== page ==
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Disability

Everyday Ableism: What You Can Do To Avoid It

Ableism is the act of discriminating against people living with a disability, in favour of those who are not. And it really doesn’t get a lot of press, when it should. There are lots of ableist microaggressions all around us, from things that people say to actions that you might not even think about that way. It can make life more difficult and social situations less welcoming  for people with disabilities, which we think should stop sooner rather than later. That’s why we have a list of a few everyday ableist things you might be guilty of doing 

Using the disabled toilet

Just because there is a big queue for the bathroom at school, in your workplace or when you are out with friends, that doesn’t mean that you get to skip it and use the accessible toilet. You could be keeping someone waiting who needs to use the adapted bathroom, and if that means that you have to wait a little longer, that’s what needs to be done.

Using the disabled access when you don’t have to 

If there are stairs available, why are you using the lift? A lot of people who use wheelchairs or need to walk with an aid find themselves waiting around for a second or even third chance to get into the lift because lots of people decide to use them when they might not necessarily need to. 

Don’t jump to conclusions about people using the lifts though, invisible illnesses and chronic conditions are real. But if you know that you and those you are with are able to use the stairs, then do that – you never know what a difference that could make to someone else’s day.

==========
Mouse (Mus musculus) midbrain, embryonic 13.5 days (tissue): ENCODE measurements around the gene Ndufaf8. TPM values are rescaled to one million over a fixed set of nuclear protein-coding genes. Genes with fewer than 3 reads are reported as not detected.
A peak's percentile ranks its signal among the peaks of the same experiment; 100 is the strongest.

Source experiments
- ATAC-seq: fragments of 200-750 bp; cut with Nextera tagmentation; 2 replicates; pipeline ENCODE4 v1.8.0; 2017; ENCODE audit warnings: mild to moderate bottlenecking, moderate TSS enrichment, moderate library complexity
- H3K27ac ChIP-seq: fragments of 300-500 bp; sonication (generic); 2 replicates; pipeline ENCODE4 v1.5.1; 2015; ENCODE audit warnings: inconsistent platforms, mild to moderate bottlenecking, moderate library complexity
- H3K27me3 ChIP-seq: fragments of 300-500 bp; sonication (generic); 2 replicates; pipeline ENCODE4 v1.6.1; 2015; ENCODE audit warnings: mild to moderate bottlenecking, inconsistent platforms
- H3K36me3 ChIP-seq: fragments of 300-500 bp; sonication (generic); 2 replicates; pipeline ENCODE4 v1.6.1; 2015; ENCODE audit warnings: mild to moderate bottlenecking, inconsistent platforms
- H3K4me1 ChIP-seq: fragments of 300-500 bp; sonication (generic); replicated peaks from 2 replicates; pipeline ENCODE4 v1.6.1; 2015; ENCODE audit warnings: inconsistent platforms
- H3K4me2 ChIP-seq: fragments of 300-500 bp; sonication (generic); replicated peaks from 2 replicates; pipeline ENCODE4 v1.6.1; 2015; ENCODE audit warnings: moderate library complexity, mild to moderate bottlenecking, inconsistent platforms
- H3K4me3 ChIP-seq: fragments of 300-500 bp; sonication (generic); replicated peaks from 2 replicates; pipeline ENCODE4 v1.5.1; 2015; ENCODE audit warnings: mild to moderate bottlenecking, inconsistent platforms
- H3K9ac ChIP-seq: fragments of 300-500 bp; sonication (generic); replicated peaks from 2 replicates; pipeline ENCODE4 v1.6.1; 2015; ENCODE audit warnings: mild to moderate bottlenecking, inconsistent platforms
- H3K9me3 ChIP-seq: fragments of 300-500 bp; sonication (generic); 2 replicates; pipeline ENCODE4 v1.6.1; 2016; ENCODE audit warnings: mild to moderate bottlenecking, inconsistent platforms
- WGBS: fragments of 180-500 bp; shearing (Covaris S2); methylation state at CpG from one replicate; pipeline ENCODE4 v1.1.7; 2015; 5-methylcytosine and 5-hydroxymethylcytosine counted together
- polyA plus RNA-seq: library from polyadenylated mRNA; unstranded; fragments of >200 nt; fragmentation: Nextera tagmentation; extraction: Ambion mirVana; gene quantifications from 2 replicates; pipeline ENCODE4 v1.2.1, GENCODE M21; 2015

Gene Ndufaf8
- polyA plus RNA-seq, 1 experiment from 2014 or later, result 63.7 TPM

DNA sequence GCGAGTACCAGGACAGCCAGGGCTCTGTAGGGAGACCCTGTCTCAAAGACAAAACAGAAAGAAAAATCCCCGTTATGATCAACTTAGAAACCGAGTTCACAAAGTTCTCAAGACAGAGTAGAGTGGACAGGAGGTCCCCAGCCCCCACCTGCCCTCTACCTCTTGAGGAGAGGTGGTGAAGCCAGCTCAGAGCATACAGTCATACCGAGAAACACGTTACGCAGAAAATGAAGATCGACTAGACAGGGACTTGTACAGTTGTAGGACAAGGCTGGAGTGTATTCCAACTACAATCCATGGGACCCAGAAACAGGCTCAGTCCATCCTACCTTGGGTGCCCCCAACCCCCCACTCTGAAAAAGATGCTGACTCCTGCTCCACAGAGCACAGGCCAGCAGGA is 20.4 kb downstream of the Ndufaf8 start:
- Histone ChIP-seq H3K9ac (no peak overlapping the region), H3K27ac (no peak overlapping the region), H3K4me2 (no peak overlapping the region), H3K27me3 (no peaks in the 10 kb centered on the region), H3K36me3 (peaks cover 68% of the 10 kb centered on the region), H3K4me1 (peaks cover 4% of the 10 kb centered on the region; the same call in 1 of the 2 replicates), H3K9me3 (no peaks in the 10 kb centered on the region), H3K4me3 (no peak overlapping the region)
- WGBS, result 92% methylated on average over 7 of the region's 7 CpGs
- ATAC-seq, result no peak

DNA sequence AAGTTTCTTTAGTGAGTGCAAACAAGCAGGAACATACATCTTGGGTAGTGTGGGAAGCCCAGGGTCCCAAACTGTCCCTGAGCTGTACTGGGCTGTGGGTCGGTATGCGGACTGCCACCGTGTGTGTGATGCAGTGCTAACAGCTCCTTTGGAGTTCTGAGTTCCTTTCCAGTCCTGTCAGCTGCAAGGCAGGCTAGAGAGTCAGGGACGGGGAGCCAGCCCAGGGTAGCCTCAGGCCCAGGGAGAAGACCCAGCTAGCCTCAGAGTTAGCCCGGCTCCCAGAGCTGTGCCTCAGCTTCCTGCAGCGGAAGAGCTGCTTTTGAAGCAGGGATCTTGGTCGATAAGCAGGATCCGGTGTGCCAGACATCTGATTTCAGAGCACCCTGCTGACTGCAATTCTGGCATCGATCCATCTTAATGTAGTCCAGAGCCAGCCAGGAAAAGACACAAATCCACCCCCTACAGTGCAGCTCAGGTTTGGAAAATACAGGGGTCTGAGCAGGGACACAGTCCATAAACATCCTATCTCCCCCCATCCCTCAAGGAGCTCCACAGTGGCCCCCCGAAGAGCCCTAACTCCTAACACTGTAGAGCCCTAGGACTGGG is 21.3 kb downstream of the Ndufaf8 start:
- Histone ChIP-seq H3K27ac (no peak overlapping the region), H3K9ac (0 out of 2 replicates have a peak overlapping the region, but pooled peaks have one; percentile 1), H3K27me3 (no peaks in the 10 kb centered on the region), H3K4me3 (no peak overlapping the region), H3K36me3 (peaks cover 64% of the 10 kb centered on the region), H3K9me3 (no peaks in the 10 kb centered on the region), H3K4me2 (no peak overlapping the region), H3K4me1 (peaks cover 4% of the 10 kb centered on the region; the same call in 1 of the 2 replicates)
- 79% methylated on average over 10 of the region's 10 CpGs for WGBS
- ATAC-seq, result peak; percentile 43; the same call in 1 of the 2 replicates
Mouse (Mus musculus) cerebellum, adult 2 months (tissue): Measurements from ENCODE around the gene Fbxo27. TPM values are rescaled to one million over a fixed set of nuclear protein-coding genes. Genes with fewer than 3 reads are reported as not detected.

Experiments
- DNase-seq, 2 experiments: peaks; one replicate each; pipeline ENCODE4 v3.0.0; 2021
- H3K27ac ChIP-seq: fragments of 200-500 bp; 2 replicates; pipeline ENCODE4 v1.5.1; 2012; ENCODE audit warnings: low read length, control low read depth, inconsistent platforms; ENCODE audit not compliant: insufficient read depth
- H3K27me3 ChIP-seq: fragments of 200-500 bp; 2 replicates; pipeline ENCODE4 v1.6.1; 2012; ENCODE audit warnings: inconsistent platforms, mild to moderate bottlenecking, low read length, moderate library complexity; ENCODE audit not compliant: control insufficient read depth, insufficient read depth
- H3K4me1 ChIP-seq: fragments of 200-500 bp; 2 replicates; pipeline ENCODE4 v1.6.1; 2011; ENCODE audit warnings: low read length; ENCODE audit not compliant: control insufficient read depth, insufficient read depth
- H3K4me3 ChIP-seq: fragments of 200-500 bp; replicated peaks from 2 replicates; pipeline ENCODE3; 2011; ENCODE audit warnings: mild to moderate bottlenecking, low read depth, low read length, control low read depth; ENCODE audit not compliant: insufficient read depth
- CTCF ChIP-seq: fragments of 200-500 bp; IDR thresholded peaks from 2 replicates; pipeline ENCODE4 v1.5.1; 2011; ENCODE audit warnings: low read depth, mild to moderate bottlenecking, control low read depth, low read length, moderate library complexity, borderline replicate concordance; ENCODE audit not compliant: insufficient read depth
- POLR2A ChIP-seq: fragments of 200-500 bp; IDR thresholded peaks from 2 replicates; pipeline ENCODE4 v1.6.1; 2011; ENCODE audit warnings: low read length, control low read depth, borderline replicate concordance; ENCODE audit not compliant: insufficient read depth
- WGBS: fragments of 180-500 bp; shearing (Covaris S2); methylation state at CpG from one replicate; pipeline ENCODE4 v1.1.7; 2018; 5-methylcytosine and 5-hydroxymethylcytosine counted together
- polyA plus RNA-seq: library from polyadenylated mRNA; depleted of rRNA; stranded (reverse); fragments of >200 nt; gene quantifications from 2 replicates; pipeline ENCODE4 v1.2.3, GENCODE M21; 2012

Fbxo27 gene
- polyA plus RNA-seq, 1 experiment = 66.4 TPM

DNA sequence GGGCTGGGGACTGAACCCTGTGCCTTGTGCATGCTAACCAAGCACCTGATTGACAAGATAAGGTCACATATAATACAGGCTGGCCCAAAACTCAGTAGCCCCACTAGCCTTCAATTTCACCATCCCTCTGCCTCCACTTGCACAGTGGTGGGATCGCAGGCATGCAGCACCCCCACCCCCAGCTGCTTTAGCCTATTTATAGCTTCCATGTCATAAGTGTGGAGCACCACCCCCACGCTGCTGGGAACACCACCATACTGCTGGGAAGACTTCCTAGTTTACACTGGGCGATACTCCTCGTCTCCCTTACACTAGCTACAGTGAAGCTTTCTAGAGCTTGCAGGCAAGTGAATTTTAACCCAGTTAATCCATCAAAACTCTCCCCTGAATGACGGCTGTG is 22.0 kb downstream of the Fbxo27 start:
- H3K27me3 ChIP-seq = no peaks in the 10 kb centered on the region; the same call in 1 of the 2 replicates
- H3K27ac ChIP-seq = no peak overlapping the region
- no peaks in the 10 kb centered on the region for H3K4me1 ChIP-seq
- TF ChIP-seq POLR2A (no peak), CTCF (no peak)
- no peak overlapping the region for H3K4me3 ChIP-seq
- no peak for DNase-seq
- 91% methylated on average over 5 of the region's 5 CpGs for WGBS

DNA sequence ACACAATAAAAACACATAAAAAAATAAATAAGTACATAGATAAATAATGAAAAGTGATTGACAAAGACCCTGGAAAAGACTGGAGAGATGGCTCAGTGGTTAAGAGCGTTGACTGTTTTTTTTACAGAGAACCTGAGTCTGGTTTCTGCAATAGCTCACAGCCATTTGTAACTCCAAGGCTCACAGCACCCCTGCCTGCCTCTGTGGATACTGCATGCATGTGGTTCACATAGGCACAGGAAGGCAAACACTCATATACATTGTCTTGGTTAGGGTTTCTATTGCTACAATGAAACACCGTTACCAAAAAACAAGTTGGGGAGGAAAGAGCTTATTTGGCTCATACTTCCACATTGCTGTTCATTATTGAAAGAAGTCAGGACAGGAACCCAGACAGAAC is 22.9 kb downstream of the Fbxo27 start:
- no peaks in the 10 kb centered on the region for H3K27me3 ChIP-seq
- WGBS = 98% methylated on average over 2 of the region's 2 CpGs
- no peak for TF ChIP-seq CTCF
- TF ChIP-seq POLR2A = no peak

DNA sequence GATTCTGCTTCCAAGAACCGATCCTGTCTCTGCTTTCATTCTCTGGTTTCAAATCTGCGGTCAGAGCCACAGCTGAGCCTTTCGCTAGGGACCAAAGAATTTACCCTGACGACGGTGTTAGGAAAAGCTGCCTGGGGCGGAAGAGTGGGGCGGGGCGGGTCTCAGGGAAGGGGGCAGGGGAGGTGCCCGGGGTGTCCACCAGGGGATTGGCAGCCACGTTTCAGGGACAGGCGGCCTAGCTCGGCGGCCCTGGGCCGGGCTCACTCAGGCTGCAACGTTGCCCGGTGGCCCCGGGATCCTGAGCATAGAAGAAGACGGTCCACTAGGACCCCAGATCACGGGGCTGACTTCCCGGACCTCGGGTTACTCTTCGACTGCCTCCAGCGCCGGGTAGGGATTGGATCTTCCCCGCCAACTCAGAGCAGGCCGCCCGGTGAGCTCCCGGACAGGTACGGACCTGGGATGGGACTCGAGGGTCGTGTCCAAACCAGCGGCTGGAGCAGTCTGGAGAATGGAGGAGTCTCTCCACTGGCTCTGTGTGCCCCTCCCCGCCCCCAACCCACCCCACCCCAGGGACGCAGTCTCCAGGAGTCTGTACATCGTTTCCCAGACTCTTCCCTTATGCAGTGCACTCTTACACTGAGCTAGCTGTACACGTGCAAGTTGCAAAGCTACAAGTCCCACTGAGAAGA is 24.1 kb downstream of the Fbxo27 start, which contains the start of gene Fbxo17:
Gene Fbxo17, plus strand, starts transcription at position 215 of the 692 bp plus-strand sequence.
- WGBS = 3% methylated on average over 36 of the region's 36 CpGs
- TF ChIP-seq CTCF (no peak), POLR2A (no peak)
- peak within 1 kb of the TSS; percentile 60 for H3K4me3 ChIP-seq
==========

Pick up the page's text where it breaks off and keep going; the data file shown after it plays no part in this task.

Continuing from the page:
Or being indifferent when a venue doesn’t have any access at all

Ultimately, this is what being an ally is all about. Think about your favourite restaurant, bar or music venue. What about where you watch live sports or your favourite shop? How many of them are accessible to someone in a wheelchair or are easy to navigate if you are visually impaired or need to walk with assistance? There’s a huge amount of businesses around the world that still are not accessible, but could be. You can have a real impact on someone’s daily life if you ask these businesses why they don’t have these accessibility protocols, and find out what you can do to help them adapt. 

Talking down to someone with a disability

Just because someone has a disability does not mean that you can talk to them like a child. Ever. That’s kind of it on that one. 

Or not believing they even have one at all

Invisible illnesses are a thing, and so if someone tells you that they are living with a disability but they don’t look like that, you should still believe them. This is a really common microaggression that people with all kinds of invisible illnesses experience all the time, and the most supportive thing you can do here is listen, and believe their experiences. 

Making assumptions about their disability 

Assuming why someone has a disability, or indeed assuming that they wish they didn’t have one at all is really offensive. In fact, a lot of people who use wheelchairs see them as their freedom, and not something that is restricting them. Asking things like “don’t you wish you were normal” is a pretty ridiculous and rude thing to say. 

Being an ally can be confusing, but really important. The most important things to remember about being a great ally to a marginalized person is to listen to and believe their lived experiences, use your position of privilege to campaign for equality and always amplify their voices; don’t talk over them. 

Find out more about allyship with some of these great articles here

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